Presented by Slack 

In a second article in a series of conversations with Slack Fund portfolio companies, which explore their growth stories and the roles they play in creating the future of work, Jason Spinell, head of Slack Fund, sits down with Daily Co-founder Nina Kuruvilla to discuss how the startup emphasizes flexibility in everything it does — both with its products and in the way its business runs.

See the first in this series with Hopin CEO Johnny Boufarhat.

If there’s one word to emphasize Daily co-founder Nina Kuruvilla’s approach to business, it’s flexibility.

Daily makes it easy for developers to add video calls to any product, powering better user experiences for companies around the world. The platform places huge emphasis on flexibility, offering plug-and-play solutions neatly packaged in just two lines of code, as well as a range of powerful enterprise level features.

But the concept of flexibility doesn’t just live in the Daily product. It’s also evident in the way Nina leads her team and commits to building a fully remote culture that encourages every employee to work in the way that’s best for them.

The team at Daily are fresh off a year of rapid growth. The company just raised a $15 million Series A this spring to fuel further expansion. I recently caught up with Nina to reflect on the past year and talk about what’s next for Daily.

This interview has been edited for brevity and clarity.

Jason Spinell: Can you tell us a little about yourself, your journey to founding Daily, and give us a brief introduction to the company?

Nina Kuruvilla: Daily is video and audio for developers. Our APIs make it easy to add video calls to any site or app — however a developer wants to build. Daily Prebuilt enables developers to embed a video call into any product, in just a couple of minutes. But developers can also create rich custom call layouts with Daily. Our goal is to support teams building incredible new things with video and audio.

My co-founder, Kwindla Hultman Kramer, has been in video for a long time. At his previous startup, he built bespoke video systems for Fortune 100 companies. He soon developed the conviction that video would be everywhere, and together we were excited about building a platform to unleash the power and creativity of video for all teams.

We started working on Daily in the early days of WebRTC — an open standard that enables real-time communication capabilities. Early on, we focused on iterating with the product to determine what provided the most value to our users.

Fast forward a few years, and we launched the Daily API in 2019. This was right around the time when remote work was taking off and people were really starting to explore the role of video in the future of work. We’ve found that whatever an organization does, having video built into the product makes life easier. Since then, we’ve been excited to work with developers from different kinds of organizations and use cases.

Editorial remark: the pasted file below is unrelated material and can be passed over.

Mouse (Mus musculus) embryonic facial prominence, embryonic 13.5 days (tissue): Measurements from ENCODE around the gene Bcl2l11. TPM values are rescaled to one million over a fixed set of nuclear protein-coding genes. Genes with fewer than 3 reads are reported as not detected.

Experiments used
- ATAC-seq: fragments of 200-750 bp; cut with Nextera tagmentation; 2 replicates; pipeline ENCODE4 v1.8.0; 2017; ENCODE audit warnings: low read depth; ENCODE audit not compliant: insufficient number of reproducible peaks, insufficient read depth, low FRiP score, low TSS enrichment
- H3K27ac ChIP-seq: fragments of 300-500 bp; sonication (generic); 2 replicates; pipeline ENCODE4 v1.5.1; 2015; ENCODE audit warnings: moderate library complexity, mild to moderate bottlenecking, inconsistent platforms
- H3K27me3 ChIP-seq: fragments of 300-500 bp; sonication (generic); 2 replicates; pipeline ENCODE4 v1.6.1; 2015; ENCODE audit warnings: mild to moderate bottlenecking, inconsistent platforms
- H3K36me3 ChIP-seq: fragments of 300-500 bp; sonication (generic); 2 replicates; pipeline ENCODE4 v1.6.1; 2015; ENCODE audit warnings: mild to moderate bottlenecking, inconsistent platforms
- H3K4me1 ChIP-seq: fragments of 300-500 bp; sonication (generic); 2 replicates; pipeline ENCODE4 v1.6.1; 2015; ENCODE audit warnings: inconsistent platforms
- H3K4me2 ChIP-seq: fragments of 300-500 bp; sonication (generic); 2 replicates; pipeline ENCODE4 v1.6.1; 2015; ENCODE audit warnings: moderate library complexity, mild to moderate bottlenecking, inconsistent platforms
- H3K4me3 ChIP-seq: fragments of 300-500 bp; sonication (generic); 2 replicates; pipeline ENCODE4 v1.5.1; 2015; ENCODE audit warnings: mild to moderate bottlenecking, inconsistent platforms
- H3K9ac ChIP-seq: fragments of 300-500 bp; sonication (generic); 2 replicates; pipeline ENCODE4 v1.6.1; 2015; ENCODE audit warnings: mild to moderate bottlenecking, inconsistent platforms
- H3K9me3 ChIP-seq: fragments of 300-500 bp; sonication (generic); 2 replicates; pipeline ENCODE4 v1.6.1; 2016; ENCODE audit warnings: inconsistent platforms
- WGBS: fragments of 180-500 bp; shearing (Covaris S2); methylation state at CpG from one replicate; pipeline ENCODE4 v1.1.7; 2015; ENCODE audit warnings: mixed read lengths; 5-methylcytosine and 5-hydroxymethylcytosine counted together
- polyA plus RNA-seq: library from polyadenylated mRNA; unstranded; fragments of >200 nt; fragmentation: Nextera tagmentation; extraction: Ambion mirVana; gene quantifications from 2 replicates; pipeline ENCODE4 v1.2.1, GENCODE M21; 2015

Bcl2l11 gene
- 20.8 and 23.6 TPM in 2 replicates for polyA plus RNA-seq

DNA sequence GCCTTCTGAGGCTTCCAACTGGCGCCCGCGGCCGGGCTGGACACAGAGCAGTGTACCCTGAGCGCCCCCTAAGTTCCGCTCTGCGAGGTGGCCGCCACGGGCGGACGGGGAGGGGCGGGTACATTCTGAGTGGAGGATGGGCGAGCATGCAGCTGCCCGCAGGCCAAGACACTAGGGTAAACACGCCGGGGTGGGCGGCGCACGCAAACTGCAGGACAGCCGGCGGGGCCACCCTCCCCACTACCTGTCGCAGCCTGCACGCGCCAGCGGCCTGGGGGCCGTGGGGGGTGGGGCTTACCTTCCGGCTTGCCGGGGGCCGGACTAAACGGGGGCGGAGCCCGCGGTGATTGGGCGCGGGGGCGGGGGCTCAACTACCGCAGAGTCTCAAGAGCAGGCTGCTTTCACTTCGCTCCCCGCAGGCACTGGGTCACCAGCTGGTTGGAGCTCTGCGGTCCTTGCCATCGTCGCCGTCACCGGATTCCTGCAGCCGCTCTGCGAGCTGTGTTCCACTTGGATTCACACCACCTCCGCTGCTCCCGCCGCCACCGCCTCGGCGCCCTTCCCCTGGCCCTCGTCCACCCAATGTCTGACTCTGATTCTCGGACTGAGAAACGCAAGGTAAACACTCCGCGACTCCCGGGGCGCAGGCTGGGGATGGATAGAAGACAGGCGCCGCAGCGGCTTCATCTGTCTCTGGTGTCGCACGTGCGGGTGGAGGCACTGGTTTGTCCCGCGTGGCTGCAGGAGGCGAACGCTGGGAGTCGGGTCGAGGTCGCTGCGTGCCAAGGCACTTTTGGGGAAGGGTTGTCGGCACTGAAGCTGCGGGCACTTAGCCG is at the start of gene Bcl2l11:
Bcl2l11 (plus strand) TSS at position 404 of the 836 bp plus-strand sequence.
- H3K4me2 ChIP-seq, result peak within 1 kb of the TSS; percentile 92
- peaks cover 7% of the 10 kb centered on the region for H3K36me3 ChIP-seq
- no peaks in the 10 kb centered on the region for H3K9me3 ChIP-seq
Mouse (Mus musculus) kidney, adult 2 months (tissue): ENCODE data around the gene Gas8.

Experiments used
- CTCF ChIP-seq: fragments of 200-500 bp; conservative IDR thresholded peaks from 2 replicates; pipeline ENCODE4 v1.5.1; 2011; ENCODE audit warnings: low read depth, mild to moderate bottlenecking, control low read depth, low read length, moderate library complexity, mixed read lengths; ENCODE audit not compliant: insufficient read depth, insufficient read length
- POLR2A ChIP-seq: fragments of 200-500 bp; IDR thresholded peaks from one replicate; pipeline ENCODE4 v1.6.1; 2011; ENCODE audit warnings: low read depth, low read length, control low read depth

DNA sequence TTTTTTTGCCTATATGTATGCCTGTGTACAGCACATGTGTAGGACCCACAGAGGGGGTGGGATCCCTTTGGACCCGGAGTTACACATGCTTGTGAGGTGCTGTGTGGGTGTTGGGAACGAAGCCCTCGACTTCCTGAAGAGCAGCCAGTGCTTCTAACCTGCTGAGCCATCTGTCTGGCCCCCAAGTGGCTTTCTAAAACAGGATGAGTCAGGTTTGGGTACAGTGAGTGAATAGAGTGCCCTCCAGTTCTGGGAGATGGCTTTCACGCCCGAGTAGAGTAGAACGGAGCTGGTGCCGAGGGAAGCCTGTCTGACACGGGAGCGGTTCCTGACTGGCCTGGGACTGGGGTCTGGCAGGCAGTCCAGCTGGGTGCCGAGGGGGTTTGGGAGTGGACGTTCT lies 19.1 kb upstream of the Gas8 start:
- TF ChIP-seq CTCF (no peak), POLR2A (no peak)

Jason Spinell: A lot of the work that you and Kwindla did previously is coming full circle now. You touched on this briefly, but the “Future of Work” has become this incredible buzzy soundbite in the past year.

We’ve been using that phrase since we started Slack Fund in 2015, but it didn’t initially have the meaning it does today. What does the future of work mean to you, and what role do you see software and Daily specifically playing in shaping the future of work?

Nina Kuruvilla: What we see as we work with teams is an emphasis on collaboration and flexibility. There is so much creative capital and human potential across different ecosystems. All these software tools that enable the future of work let people participate in exciting companies and ideas wherever they are, on their own terms. I think that’s really key.

We’re all really creative, think in different ways, and want to do different things. And we need different types of tools for all sorts of communication. Video is just a part of that vision, but we also believe that every tool needs video in it in some way. Our focus is on taking care of all the hard parts of video so developers can focus on their core mission.

Jason Spinell: I love that idea of flexibility and giving people choices in how they want to get their work accomplished. We’re coming out of a challenging year – what do you think are some of the longer-term impacts of the pandemic on the way that teams will work and collaborate?

Nina Kuruvilla: Work can get done in different ways. There just isn’t one way of doing work, and we need different tools to support that. Slack exemplifies that beautifully – it’s where work happens, but all the app integrations let people work in Slack in different ways.

After the pandemic, I think we’ll all be so happy to get back to real life. But at the same time, the past year has forced us to connect with people more flexibly. The team at Daily is fully distributed, and we’re always figuring out new ways to better work together.

Jason Spinell: Drawing on that thread of hybrid work, people were used to office-based environments, then suddenly had to become comfortable with being fully remote.

As we come back and potentially have this in between space, how do you think about this hybrid environment? What are some of the things companies will have to overcome, and what are some of the tools you use at Daily to manage a fully distributed team?

Nina Kuruvilla: Remote work has accelerated a lot of trends that have been in play the last few years. One challenge that nobody has figured out yet is how to make sure that information flows freely.

As wonderful as in-person work is, it can sometimes mask that knowledge gets siloed. To get better at hybrid work, we need tools that align with how we work. When the whole team is in an office, there’s a sense that everyone’s in the loop just because you can see them face to face. Last year, COVID dropped out of the sky and we were all suddenly doing remote work. But looking back, I’m not sure many companies were doing it well.